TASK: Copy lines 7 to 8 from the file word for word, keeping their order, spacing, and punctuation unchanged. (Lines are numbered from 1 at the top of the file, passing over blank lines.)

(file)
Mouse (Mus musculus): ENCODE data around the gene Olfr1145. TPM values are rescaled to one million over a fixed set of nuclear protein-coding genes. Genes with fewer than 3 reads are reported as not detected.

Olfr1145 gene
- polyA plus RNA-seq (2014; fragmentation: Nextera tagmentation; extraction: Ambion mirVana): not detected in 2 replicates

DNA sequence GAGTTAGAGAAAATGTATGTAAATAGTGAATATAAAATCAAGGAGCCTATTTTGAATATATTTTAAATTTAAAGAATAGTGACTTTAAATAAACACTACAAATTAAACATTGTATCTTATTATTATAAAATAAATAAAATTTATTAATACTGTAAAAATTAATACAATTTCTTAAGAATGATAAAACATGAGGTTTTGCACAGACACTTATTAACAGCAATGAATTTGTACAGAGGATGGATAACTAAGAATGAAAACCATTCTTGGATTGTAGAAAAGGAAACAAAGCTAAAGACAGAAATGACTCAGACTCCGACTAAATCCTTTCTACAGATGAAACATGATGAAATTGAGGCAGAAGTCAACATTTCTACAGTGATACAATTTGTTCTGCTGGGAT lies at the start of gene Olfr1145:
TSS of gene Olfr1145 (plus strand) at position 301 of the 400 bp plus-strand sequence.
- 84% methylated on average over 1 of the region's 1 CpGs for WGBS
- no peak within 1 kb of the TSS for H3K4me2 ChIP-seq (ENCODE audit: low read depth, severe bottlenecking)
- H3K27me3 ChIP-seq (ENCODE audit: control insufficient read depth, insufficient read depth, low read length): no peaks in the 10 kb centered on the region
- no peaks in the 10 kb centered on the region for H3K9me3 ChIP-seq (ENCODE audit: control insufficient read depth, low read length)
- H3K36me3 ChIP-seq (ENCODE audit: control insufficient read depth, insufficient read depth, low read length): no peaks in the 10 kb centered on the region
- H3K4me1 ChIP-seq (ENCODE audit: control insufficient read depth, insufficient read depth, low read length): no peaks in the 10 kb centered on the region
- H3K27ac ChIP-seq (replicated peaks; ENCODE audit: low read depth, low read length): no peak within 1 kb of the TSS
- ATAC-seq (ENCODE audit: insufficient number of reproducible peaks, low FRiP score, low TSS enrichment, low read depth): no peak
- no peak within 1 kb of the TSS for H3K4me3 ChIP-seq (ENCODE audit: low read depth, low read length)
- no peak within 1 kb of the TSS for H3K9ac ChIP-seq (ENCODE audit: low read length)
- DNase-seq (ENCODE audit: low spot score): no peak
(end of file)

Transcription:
- no peak within 1 kb of the TSS for H3K4me2 ChIP-seq (ENCODE audit: low read depth, severe bottlenecking)
- H3K27me3 ChIP-seq (ENCODE audit: control insufficient read depth, insufficient read depth, low read length): no peaks in the 10 kb centered on the region